Bruce Geffen

Mon, Sep 24, 2012 : 10:20 a.m.

@Basic Bob. You obviously don't know the condition of the other side of the road at that part of Nixon. Sensible shoes, etc. have nothing to do with keeping the walkers safe. This isn't being Nanny Society about this, it is just what is the most common sense for student's safety. If you had been part of this committee and worked the hours that some had looking at all the options, then maybe you would get it.

Basic Bob

Mon, Sep 24, 2012 : 12:55 a.m.

@Bruce, It always amazes me what some people consider impossible. Put some sensible shoes on the kids and it will no longer be "too hard" and "too dangerous" There is a safe way to walk on the side of the road, and there is the other way.

Bruce Geffen

Sun, Sep 23, 2012 : 9:54 p.m.

Basic Bob. If you had read my post above, I explained that there is no way someone can walk against traffic at this part of Nixon Rd on the West side of Nixon. There is NO shoulder to walk on there. The only and safest way to walk on Nixon at this part is on the East side of the road in the bike lane, whether a person is North or Southbound. You just had to throw in that comment about kids being taught by teachers and parents regarding teaching them the proper way. Typical point the finger and blame...

Basic Bob

Sun, Sep 23, 2012 : 2:24 p.m.

Someone should explain to these kids that it is safer to walk facing traffic. There is no cliff, wall, or ravine preventing it. Bike lanes do not protect pedestrians. People walk along roadsides everywhere else without having their backs to traffic, and it does not require government grants, only common sense from teachers and parents to explain what most people learn as small children. The townships knew this when the roads were built. Shameful that the city annexed all this land from the townships and didn't upgrade it then. Clearly this was a snatch and grab to add revenue without providing service.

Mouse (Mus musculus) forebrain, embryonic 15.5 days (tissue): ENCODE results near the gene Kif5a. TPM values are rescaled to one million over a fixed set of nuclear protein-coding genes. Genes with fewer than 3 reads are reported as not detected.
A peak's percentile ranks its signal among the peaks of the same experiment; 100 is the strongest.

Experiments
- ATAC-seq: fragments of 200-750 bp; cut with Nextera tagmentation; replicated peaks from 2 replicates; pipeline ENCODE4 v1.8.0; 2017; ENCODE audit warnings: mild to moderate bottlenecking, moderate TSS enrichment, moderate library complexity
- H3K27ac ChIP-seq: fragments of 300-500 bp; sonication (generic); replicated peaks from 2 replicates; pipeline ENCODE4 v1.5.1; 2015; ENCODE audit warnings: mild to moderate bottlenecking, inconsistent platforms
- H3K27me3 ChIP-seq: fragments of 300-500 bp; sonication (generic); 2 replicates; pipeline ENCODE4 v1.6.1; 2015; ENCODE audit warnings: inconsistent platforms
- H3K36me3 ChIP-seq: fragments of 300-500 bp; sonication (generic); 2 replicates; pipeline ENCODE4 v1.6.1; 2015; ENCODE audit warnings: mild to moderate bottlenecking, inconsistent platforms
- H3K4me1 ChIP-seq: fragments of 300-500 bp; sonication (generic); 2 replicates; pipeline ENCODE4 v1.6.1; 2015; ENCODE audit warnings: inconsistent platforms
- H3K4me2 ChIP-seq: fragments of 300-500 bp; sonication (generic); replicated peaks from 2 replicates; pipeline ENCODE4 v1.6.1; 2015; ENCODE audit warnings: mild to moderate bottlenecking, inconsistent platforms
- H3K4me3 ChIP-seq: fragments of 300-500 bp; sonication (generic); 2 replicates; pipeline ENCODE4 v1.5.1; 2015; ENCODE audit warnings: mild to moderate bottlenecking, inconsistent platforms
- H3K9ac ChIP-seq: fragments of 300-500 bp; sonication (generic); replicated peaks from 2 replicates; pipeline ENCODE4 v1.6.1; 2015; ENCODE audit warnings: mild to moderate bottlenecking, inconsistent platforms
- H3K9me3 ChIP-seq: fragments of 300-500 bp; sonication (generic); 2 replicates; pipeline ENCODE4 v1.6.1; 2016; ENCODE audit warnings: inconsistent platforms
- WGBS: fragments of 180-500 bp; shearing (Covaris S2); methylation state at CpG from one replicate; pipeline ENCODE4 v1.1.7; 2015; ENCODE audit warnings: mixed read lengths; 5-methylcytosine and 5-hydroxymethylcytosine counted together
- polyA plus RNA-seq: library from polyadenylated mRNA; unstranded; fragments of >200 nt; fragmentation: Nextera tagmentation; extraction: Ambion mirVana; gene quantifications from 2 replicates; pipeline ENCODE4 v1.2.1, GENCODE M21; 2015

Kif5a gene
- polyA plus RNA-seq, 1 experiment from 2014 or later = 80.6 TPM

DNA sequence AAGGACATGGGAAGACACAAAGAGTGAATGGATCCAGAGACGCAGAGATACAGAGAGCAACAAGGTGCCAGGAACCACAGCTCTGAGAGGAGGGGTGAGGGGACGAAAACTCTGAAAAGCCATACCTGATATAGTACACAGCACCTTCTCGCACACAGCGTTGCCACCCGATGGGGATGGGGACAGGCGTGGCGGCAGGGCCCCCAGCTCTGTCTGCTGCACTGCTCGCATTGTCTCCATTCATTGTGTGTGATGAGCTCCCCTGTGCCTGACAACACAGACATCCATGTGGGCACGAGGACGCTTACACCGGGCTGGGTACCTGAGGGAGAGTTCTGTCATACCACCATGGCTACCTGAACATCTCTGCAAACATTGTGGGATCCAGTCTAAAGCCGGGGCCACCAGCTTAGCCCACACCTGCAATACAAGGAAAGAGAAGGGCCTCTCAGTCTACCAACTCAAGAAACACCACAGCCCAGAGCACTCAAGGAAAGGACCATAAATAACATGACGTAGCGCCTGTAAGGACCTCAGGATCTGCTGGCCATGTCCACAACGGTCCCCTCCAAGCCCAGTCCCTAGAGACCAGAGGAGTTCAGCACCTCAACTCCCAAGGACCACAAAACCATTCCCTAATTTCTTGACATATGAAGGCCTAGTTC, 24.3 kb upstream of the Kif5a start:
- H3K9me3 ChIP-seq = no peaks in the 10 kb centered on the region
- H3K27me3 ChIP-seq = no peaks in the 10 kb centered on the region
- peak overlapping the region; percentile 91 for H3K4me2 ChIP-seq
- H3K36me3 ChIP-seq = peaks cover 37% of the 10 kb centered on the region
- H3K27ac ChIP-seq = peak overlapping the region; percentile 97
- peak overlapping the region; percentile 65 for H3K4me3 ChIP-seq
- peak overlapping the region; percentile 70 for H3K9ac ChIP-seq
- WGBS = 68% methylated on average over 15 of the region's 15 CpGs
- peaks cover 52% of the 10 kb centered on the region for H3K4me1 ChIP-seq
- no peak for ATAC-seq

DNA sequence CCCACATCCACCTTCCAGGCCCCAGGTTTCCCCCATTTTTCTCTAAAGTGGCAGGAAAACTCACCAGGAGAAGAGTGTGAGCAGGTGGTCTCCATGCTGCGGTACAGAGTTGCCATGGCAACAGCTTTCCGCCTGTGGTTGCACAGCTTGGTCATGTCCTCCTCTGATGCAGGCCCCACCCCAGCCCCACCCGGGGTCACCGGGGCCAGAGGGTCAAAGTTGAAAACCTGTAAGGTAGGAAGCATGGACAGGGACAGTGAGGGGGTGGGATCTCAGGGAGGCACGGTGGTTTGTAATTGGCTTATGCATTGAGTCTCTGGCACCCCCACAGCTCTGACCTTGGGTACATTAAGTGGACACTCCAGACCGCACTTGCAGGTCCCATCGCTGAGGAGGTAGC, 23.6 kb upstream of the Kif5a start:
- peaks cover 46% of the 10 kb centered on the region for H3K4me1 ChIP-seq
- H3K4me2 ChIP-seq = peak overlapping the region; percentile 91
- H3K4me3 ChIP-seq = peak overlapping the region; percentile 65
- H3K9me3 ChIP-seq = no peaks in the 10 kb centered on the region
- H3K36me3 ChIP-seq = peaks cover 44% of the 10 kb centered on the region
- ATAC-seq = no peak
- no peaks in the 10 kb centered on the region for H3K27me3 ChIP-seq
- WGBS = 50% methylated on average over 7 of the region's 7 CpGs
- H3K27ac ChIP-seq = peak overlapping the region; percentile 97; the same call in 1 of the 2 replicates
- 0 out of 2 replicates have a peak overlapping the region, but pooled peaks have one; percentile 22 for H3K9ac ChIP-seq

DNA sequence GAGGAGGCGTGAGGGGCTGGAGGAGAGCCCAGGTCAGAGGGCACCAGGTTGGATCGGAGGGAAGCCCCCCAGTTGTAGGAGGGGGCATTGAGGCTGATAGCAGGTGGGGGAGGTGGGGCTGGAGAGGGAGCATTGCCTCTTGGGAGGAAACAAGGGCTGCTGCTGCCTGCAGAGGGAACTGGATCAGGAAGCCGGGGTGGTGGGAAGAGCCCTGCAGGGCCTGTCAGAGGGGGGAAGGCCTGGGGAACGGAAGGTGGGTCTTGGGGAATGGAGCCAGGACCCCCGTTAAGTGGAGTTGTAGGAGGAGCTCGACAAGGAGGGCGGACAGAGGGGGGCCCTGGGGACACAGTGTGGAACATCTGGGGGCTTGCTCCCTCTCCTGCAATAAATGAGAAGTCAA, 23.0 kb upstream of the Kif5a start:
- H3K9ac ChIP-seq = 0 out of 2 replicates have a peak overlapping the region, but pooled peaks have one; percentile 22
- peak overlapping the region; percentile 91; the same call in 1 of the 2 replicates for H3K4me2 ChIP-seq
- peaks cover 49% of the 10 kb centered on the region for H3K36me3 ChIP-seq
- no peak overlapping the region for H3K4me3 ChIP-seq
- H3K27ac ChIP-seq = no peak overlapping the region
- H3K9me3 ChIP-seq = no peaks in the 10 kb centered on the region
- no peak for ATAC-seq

Bruce Geffen

Sun, Sep 23, 2012 : 1:02 p.m.

@ BonoVox...there were a number of staff at Clague who worked "tirelessly for years" on this project "to make this happen." It wasn't just one teacher. @AAW...people can't walk against the flow of traffic at that point in Nixon Road. There is no shoulder on the other side of Nixon for anyone to walk up against the flow. That is the only way people can walk up and/or down Nixon at that portion.


Sun, Sep 23, 2012 : 12:13 p.m.

What really needs to be stated here, at school, home that when walking people are to walk against the flow of traffic. The pictures showing all these students walking with traffic, they can't see someone on there cell phone, changing radio stations or TEXTING. Now I know that someone will say that this isn't safe either, but I believe it is even the law.


Sun, Sep 23, 2012 : 2:07 p.m.

There is ZERO sidewalk (only a bike lane) on the west side of Nixon between Green and Traver. Besides, southbound Nixon is not quite aligned where Traver intersects, forcing southbound traffic into the bike lane. What are pedestrians supposed to do, walk against traffic on the west side then have to scurry across Nixon where the sidewalk starts north of Argonne? The intersection of Nixon and Traver is flat-out dangerous, it's about time something is being done.


Sun, Sep 23, 2012 : 11:36 a.m.

Bravo to Jeff Gaynor who worked tirelessly for years to make this happen. This is a great example of our teachers caring deeply about the kids they work with.